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Friday, 29 January 2010

The Russian Provisional Government, 1917

Ian Thatcher, Brunel University.

Soviet and Western historiography has for long identified Lenin as the most influential figure in explaining how the October Revolution of 1917 took place. This follows a comment in Trotsky’s diary of 1935 that the October Revolution would have occurred without him but only on condition that Lenin was present. This talk outlines how recent scholarship has re-evaluated Lenin’s role: he failed to prevent the February Revolution, the April Theses joined an already existing debate rather than marked a completely new point of view, State and Revolution is no guide to how the Bolshevik government developed, and it is Trotsky not Lenin who organised the October Revolution. It is only be demolishing the Lenin myth that we move closer to understanding the Russian Revolution of 1917.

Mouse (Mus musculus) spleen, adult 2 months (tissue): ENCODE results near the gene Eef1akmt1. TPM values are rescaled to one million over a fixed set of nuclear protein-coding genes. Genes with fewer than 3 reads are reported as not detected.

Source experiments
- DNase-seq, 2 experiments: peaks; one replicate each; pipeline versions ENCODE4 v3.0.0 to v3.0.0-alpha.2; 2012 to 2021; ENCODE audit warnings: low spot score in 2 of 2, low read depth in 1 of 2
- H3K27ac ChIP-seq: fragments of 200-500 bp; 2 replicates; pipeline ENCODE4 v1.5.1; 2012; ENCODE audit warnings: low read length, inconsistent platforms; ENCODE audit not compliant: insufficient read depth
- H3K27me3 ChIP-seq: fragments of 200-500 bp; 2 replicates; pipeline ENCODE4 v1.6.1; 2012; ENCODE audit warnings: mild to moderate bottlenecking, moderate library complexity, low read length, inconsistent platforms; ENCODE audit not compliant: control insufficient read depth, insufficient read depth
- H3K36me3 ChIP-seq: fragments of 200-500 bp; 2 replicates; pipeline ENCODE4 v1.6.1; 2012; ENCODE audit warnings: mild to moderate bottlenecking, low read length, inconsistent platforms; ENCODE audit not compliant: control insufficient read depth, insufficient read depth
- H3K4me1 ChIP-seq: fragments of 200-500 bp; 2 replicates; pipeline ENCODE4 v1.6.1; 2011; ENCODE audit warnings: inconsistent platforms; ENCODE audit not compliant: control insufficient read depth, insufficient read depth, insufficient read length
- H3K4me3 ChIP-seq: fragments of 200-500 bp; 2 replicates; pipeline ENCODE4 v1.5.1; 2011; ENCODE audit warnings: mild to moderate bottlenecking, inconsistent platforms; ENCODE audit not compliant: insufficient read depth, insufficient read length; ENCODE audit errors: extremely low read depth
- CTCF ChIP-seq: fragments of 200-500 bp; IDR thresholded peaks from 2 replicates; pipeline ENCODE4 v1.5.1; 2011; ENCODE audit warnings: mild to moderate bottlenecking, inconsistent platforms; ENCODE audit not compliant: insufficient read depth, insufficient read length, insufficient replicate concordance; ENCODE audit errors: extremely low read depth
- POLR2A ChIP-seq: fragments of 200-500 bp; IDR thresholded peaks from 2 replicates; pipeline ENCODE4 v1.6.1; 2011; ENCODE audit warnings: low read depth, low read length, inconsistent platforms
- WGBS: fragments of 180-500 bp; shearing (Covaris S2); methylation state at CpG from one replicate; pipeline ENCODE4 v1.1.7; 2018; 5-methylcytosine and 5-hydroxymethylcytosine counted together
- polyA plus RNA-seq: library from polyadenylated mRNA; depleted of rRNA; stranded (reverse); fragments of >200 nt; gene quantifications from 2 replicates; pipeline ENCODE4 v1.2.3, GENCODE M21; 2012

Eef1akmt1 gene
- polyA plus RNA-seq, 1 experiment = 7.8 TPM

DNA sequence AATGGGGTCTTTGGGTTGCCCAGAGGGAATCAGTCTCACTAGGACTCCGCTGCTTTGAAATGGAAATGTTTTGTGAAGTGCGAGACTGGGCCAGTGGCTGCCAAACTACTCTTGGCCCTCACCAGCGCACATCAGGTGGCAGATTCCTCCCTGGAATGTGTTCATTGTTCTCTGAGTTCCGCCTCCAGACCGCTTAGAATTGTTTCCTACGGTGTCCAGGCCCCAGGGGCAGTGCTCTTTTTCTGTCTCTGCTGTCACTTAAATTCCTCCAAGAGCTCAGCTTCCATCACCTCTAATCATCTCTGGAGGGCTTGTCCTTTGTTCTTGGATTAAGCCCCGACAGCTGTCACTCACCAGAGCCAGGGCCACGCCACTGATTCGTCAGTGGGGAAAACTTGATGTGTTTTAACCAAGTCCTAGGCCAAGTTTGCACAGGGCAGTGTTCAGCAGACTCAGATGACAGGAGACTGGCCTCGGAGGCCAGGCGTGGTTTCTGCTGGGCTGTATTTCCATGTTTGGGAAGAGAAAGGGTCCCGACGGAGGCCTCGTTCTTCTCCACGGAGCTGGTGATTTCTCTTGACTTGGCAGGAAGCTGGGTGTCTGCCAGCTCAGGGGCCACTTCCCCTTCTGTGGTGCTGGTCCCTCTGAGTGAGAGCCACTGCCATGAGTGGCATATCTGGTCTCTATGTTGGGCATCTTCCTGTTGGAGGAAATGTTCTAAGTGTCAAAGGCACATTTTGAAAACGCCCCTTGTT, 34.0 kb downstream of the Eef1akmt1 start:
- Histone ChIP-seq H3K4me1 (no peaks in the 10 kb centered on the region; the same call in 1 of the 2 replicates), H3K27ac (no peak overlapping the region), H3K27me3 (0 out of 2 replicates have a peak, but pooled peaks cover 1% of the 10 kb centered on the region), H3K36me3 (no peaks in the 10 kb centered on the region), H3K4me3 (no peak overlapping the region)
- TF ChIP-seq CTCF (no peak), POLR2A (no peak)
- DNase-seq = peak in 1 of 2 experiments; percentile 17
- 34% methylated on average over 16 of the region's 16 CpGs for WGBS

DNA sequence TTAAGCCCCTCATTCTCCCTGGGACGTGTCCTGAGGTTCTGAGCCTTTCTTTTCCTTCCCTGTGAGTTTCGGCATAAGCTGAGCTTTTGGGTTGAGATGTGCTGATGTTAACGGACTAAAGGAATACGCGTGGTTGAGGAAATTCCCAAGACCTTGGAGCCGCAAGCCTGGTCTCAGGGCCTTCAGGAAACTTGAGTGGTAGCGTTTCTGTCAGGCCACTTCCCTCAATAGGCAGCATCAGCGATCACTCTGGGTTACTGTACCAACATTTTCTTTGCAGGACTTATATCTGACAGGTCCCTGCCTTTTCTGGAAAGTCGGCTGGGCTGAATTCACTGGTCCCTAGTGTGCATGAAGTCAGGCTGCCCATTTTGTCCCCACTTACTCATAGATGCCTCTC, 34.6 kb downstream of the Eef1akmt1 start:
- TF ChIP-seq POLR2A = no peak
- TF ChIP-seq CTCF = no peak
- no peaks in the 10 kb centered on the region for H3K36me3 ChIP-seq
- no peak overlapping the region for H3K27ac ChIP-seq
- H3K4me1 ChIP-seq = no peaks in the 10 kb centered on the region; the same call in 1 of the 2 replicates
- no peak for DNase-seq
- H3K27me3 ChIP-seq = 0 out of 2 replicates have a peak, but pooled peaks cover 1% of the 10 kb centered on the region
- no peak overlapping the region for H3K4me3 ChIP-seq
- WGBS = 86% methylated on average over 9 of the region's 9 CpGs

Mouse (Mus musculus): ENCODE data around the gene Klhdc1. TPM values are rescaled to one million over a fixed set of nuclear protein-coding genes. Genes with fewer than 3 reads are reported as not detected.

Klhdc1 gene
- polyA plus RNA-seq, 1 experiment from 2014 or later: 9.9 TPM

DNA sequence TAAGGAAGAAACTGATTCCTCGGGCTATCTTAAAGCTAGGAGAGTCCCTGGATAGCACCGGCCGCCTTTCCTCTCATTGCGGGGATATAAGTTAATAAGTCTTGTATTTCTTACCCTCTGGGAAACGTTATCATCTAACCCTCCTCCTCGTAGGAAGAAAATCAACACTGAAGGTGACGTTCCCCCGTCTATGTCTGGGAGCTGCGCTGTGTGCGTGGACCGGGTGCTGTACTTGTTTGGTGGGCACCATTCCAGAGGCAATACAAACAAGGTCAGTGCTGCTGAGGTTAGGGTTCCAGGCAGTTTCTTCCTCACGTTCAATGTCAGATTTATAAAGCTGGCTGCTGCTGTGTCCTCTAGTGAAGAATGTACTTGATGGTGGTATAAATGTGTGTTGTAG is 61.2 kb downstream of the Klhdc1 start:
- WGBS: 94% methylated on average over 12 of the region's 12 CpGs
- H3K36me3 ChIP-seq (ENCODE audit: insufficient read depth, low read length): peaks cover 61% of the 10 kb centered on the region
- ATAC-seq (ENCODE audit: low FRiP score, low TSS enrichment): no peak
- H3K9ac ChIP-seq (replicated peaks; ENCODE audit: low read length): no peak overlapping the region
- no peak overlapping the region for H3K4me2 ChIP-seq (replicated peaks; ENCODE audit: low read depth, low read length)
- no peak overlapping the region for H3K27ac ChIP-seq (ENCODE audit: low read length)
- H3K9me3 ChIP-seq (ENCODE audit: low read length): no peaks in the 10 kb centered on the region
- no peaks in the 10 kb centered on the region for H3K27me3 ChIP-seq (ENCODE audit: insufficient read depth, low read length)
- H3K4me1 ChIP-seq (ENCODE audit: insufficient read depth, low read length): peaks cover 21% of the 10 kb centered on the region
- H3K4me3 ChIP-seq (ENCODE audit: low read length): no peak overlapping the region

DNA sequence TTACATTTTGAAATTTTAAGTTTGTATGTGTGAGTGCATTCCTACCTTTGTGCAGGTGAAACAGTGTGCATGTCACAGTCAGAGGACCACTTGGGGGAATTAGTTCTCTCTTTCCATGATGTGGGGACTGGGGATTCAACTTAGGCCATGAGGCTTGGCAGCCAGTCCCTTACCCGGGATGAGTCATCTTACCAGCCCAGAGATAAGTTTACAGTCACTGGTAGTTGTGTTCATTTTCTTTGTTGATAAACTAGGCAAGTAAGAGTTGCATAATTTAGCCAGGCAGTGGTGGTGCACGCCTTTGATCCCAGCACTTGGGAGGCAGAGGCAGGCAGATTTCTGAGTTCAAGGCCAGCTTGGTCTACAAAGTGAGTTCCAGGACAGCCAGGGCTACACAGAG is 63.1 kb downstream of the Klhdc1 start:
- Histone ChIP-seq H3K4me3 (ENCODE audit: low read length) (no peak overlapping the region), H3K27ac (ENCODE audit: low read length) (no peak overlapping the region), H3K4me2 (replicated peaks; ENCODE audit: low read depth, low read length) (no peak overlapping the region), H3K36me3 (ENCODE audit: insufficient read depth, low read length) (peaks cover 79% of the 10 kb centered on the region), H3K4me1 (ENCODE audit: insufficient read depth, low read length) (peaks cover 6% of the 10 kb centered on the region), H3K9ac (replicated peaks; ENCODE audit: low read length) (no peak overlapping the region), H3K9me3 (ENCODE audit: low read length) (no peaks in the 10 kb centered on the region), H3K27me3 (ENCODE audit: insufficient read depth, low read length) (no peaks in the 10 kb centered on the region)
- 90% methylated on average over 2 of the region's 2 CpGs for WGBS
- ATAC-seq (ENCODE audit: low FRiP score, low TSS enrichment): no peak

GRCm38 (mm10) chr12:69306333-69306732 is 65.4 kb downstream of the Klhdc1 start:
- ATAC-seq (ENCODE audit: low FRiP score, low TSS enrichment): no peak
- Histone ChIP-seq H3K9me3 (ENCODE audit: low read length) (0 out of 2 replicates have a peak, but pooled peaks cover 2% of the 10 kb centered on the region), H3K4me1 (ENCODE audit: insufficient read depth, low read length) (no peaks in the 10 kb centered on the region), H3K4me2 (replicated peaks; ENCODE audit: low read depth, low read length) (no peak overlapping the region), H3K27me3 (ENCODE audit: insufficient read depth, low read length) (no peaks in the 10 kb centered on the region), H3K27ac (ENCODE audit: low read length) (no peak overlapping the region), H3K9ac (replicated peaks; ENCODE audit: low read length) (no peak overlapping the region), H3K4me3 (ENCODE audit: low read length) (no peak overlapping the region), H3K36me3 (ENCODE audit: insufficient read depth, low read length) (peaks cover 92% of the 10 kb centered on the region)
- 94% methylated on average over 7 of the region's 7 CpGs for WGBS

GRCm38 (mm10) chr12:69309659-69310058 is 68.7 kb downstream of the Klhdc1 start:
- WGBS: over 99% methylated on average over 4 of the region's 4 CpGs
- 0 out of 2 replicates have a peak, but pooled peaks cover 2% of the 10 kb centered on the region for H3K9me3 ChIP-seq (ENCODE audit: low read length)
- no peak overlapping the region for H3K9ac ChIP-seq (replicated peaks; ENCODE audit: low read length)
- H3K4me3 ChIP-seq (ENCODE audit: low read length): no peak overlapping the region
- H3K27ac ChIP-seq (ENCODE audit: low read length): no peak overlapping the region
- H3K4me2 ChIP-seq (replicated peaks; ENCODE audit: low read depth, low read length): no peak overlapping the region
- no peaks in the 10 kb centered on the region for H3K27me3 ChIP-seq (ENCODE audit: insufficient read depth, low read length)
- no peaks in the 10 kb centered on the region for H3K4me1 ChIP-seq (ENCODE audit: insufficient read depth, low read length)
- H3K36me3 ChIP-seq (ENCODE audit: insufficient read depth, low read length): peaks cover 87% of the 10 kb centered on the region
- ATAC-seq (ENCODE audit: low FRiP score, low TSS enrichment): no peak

There is no single book on the Provisional Government. There are good chapters on it in James D. White, The Russian Revolution: A Short History and in Ronald Kowalski’s The Russian Revolution. There is also a good essay by Howard White in A Critical Companion to the Russian Revolution, edited by E. Acton et. al.


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